Health insurers and the Biden administration are at loggerheads over whether Medicare Advantage (MA) plans will see a pay cut next year, the ramifications of which come amid increased regulatory scrutiny for the popular program.
Insurer groups and some politicians charge that the latest 2024 payment rule will wind up being a 2.27% cut to MA plans after considering risk adjustment changes and other factors. The Centers for Medicare & Medicaid Services (CMS) has pushed back, arguing that isn’t true.
The debate comes amid increasing scrutiny of MA and after CMS has proposed an overhaul to plan audits to curb overpayments.
“We think it is important not to cherry-pick the numbers,” said CMS Administrator Chiquita Brooks-LaSure during a call with reporters last week. “When we look at all the elements, we do see a net positive so an increase of little over 1%.”
At issue is the proposed advance notice released earlier this month that details the payments to MA and Part D plans for the 2024 coverage year. The proposed rule lays out the payment policies and changes to MA capitation rates for the upcoming year as well as outlining key changes to risk adjustment.
When the rule was announced Feb. 1, CMS expected a 1.03% increase for plans. The agency came to this number after factoring in a decline in payments when taking in risk adjustment changes.
Since the rule was released, the insurance industry has pushed back that it will actually result in a 2.27% cut to plans if finalized.
The advocacy group Better Medicare Alliance (BMA) said that the rule “would raise costs and cut benefits for 30 million American seniors who rely on Medicare Advantage, a vital part of Medicare,” said BMA President and CEO Mary Beth Donahue in a statement.
The insurance lobbying group AHIP told Fierce Healthcare that a series of policy changes would result in the 2.27% cut to average MA payments, not 1.03% as CMS predicted.
AHIP pointed to other factors including a 1.24% decline in quality bonus payments under MA and Part D star ratings for 2024. The agency has sunset certain flexibilities that let plans score higher on their star ratings to help with financial pressures caused by the COVID-19 pandemic.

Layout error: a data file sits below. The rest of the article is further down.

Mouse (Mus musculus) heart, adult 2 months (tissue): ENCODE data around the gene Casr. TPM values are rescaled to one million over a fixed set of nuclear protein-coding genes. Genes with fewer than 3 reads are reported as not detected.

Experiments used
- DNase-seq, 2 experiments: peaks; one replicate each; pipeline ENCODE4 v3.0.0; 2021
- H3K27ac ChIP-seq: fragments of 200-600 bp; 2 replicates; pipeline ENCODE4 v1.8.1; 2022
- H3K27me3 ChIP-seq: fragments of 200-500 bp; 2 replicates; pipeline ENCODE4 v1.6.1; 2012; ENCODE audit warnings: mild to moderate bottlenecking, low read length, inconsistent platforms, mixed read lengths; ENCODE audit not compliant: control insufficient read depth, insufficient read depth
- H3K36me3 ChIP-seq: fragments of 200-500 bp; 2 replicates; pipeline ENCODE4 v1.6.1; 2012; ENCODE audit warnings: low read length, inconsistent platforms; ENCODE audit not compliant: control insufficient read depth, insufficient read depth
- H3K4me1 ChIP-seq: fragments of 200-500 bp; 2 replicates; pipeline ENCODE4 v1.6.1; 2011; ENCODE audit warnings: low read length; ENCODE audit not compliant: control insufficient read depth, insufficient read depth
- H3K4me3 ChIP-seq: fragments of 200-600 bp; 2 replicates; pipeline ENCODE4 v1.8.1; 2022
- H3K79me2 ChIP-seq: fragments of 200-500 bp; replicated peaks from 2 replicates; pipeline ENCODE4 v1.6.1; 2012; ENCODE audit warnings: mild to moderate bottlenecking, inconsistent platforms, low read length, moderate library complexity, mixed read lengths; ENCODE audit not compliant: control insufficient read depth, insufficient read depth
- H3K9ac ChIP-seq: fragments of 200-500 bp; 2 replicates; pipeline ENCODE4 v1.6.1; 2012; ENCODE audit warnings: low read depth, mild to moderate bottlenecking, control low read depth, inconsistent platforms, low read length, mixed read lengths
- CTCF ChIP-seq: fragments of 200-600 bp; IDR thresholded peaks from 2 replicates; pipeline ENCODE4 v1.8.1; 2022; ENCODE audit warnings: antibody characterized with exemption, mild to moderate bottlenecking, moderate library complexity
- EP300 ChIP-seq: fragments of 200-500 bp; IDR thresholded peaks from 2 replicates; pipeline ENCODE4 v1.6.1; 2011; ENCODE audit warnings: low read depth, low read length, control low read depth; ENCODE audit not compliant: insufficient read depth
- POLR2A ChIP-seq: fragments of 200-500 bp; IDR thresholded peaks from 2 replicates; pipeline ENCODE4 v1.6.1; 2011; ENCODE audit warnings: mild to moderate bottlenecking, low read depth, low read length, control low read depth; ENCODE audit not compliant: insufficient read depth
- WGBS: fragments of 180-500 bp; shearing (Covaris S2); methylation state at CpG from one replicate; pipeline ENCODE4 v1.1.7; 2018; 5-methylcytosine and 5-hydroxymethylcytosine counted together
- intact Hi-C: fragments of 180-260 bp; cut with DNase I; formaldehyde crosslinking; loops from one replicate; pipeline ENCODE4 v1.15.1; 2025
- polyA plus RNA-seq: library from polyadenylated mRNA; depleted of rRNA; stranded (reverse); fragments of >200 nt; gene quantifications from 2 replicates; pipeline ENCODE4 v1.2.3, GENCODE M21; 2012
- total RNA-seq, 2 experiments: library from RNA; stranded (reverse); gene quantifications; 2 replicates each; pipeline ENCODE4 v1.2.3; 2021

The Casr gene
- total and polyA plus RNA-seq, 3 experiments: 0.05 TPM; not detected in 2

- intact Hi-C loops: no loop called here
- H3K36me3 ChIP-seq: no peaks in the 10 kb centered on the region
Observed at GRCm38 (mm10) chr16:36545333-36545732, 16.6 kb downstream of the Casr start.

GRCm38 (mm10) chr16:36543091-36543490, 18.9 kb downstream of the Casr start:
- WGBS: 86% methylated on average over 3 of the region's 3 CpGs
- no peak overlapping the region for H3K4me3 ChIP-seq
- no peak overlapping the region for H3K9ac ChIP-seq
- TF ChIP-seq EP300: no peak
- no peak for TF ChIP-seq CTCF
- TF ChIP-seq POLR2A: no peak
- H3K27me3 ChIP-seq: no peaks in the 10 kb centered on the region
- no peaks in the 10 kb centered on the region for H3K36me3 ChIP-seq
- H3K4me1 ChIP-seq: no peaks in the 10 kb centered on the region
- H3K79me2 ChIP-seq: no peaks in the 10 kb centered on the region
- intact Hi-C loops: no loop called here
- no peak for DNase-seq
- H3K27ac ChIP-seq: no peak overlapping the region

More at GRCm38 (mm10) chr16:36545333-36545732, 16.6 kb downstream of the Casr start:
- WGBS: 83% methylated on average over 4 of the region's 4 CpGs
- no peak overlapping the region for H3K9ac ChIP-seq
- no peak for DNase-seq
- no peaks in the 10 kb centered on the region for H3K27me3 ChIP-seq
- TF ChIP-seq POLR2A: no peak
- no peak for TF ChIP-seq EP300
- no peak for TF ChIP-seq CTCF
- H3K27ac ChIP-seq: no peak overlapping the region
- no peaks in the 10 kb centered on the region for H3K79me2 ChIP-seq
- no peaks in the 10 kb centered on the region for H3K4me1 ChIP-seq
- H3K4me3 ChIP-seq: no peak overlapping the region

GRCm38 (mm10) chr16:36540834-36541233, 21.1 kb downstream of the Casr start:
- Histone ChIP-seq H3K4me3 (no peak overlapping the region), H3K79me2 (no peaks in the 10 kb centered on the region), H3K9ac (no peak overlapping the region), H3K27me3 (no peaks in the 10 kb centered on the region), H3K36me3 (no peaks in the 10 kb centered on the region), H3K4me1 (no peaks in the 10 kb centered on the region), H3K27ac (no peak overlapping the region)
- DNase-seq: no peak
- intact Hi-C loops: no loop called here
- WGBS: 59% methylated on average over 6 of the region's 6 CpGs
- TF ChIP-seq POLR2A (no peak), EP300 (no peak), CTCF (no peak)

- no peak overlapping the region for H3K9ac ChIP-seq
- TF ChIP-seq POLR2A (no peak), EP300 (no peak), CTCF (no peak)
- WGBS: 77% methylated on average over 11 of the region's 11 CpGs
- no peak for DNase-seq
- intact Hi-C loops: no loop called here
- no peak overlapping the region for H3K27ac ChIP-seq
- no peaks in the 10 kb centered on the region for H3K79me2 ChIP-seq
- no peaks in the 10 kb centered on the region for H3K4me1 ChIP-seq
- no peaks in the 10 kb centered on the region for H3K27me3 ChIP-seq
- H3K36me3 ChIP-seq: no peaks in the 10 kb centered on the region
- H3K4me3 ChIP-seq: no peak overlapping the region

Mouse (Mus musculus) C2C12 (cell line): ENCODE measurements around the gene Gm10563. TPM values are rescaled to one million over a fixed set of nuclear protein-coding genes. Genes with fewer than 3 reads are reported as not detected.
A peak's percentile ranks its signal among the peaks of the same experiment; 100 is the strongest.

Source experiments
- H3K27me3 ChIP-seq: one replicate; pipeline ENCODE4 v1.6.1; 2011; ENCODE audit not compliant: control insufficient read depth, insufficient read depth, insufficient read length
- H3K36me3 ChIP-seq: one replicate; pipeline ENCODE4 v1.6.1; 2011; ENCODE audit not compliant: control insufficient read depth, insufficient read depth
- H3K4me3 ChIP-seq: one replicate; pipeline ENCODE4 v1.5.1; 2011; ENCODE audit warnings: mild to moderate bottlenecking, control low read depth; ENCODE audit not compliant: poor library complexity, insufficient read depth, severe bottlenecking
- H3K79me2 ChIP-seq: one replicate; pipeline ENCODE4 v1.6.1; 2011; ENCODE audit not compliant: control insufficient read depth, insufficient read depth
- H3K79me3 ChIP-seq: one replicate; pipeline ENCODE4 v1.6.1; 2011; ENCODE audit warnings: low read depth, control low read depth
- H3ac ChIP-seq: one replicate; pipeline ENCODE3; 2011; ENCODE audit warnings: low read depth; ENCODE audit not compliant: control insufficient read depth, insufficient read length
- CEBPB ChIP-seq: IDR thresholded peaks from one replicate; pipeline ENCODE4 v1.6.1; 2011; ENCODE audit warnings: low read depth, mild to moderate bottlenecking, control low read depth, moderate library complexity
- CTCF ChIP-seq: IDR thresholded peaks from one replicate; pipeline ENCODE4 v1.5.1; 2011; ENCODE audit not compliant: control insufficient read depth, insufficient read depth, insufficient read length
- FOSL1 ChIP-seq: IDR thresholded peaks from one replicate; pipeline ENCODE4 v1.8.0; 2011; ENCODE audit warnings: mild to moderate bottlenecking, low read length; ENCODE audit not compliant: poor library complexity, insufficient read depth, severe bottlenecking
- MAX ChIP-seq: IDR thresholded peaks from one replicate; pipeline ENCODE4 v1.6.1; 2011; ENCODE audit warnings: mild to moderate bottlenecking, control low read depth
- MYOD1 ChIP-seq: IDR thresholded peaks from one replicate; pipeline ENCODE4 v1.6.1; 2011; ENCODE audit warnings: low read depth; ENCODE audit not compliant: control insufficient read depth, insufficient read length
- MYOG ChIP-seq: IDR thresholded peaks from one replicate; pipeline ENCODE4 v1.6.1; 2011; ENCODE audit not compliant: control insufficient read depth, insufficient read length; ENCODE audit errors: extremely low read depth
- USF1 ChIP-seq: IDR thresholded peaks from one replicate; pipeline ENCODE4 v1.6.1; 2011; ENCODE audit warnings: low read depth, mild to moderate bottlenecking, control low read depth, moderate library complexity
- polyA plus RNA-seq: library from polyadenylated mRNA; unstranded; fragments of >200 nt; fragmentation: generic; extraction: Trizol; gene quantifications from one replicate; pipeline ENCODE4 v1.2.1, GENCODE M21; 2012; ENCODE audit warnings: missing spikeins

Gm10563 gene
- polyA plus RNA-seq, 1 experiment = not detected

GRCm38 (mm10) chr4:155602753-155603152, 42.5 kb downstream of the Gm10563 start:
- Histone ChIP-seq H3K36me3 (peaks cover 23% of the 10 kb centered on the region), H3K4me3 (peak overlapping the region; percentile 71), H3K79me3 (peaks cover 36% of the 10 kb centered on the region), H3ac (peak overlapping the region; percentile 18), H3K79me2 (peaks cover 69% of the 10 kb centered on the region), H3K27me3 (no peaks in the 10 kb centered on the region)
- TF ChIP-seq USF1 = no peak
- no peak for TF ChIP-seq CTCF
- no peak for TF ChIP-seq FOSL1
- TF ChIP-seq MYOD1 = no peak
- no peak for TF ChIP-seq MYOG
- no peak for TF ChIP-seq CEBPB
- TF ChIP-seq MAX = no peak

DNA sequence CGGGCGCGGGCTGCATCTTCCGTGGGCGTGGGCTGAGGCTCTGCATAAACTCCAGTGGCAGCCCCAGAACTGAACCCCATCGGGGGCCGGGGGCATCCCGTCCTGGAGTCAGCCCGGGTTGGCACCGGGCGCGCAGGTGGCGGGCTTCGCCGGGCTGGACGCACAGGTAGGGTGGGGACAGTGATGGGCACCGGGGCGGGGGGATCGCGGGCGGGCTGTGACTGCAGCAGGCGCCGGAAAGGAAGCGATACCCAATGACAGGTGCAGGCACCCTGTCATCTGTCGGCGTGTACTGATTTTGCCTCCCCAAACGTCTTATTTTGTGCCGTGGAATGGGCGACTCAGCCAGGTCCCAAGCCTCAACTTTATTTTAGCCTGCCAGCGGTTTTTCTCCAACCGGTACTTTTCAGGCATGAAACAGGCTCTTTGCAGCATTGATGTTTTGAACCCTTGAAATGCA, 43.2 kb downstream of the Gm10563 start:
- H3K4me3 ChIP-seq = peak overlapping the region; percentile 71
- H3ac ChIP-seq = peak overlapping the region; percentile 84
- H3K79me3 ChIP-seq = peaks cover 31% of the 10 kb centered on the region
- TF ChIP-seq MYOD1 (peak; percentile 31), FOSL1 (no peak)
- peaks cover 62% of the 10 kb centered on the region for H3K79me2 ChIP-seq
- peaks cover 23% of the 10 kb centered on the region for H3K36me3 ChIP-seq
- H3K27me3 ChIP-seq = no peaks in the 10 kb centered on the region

Another area of change is that county benchmarks which are used to set the payment rates for MA plans are expected to increase by 2.09% in 2024. This is less than half the growth rate for this year at 4.88% and “well below the projected growth in per enrollee Medicare costs (5 percent),” AHIP told Fierce Healthcare.
AHIP also doubted CMS’ estimates that the risk scores and risk adjustment payments would offset any reduction.
“CMS has provided no information on how they estimate this coding trend,” the group said. “Consequently, there is no way to validate the accuracy of the CMS coding trend estimate.”
Brooks-LaSure said during the call that when taking in all the elements, “we do see a net increase.”
She added that MA plans have seen better updates in recent years compared to other parts of the Medicare program.
CMS finalized a 4.75% bump to MA plan payments for 2023 and 5.59% for 2022.
The advance notice clash comes after CMS last month released a new final rule that overhauls how the agency conducts risk adjustment data validation (RADV) that compares claims data from a sample of plans to patients' medical records to ensure they match up. The goal of the new rule is to clamp down on overpayments to MA plans, which advocates like the Medicare Payment Advisory Commission found increased in recent years.
Industry groups have pushed back on the RADV rule and its removal of a fee-for-service adjuster that brings the error rate for MA plans in line with traditional Medicare. Plans have argued that without the adjuster they will be held to an impossible standard with no errors whatsoever in claims.
Some plans such as Humana have weighed legal action to challenge the rule.
But the fight over the CMS rule could play out in the political arena instead of the courtroom. On the day the rule came out, BMA released a letter from 61 bipartisan senators calling for CMS to ensure any payment rule and policy change “enable MA to continue providing the affordable, high-quality care our constituents rely on every day.”
Several Republicans in Congress have also latched onto the industry’s arguments about a pay cut after President Joe Biden said that the GOP wants to cut Medicare and Social Security during the State of the Union.
“It’s President Biden who is proposing to cut Medicare Advantage, a program used by almost 4 in 10 Arkansas seniors,” tweeted Sen. Tom Cotton, R-Arkansas. “This would be a mistake.”